Why am I reviewing a 20-year-old episode of Star Trek? Because after Enterprise went off the air, I started rewatching the original Star Trek. I figured I've been watching Trek every week for 18 years, why stop just because it's been canceled? So I've continued watching on the average of one episode a week, more or less. I watched all of TOS in production order, then went on to the animateds, then the TOS films, and now I'm into Next Gen. Most of the Next Gen era stuff I've only seen once, so I'm really enjoying revisiting them.
Joy once asked me why every time they beam down to a planet, the aliens were white people with bumps on their heads. If species are going to have human skin tones, she wondered, wouldn't it make sense that there would be planets where the populations were just as similar to Blacks, Asians, Hispanics, and so on? Why not have a planet where the people all looked like Asians with bumps on their heads?
I didn't really have an answer for her then, but apparently I had forgotten that they tried to do that in this episode. According to the Next Generation Companion by Larry Nemecek, the script was originally written for this episode with the population of this planet being reptilian. In the final version, they're black. (Well, I can't really say African-American since they're all from the planet Ligon II, can I?) I assume this was done because making reptilian make-up for everyone would have been too costly. Larry Nemecek also quotes Tracy Tormé as saying that he was "embarrassed by the show's '1940s tribal Africa' view of blacks." So I guess that partly explains why they didn't frequently try it.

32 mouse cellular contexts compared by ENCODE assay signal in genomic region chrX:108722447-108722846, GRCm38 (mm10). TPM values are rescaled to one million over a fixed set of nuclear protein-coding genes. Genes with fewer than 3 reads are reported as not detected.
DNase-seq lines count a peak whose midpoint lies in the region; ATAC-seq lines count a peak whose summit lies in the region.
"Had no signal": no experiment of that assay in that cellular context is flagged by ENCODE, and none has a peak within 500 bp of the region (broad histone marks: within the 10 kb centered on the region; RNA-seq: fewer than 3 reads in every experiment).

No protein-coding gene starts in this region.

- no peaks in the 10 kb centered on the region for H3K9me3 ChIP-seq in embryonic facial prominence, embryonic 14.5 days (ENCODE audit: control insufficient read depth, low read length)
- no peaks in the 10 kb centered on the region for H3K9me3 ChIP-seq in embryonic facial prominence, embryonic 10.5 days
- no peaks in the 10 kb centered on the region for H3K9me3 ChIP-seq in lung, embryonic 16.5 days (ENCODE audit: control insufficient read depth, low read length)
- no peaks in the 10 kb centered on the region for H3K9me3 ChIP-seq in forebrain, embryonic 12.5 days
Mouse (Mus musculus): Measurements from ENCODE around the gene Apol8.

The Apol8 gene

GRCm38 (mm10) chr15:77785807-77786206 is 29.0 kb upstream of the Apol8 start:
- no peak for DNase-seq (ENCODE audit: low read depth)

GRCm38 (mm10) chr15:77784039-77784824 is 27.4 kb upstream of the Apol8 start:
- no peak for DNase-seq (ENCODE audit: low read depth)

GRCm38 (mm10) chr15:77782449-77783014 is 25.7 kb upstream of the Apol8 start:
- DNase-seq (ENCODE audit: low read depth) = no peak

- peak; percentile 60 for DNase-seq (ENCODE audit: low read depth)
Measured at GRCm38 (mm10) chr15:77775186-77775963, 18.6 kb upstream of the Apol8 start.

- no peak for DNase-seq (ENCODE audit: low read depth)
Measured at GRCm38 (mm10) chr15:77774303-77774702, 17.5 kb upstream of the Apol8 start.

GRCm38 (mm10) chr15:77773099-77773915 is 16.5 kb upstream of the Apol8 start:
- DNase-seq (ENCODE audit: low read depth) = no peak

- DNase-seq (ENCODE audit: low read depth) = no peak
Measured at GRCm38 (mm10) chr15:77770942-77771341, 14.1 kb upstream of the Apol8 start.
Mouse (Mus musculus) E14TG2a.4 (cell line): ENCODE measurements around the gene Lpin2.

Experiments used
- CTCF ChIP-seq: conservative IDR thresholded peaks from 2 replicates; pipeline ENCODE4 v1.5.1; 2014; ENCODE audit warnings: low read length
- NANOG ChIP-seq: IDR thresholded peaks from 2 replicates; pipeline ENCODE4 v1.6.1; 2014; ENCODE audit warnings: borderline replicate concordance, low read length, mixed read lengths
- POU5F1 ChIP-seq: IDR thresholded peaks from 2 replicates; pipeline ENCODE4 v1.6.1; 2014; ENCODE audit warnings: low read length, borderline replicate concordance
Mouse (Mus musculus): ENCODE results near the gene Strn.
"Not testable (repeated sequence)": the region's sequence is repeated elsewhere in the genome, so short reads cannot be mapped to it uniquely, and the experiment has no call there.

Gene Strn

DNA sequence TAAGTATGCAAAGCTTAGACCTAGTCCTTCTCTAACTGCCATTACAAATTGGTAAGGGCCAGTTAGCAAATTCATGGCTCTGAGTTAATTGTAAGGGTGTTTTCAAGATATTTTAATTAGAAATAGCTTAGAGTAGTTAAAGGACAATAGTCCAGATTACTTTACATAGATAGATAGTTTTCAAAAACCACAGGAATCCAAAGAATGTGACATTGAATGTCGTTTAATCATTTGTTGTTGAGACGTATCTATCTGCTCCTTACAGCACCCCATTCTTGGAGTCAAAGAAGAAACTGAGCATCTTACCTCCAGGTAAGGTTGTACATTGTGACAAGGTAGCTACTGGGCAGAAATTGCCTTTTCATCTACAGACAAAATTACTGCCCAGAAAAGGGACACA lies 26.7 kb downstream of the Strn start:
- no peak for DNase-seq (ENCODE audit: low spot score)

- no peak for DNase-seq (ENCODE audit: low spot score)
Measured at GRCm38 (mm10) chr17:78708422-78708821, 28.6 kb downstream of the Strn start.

As for the story, it feels very much like a classic Trek episode, even without the obvious similarities to "Amok Time." Nemecek also says it was written by two friends of D.C. Fontana who were classic Trek fans, so I guess that makes sense. Also, heavy similarities to the original Trek are much more welcome now that TNG is done and over with than they were when it was new.
The big thing that stood out to me this episode was the music, which felt totally like it came out of TOS. And wouldn't you know it, it turns out the music was by Fred Steiner, who also wrote a lot of the music for the original show.
And lastly, this was the first in a gazillion Berman-era episodes with the word "honor" in the title. Yet ironically, Worf's not even in it.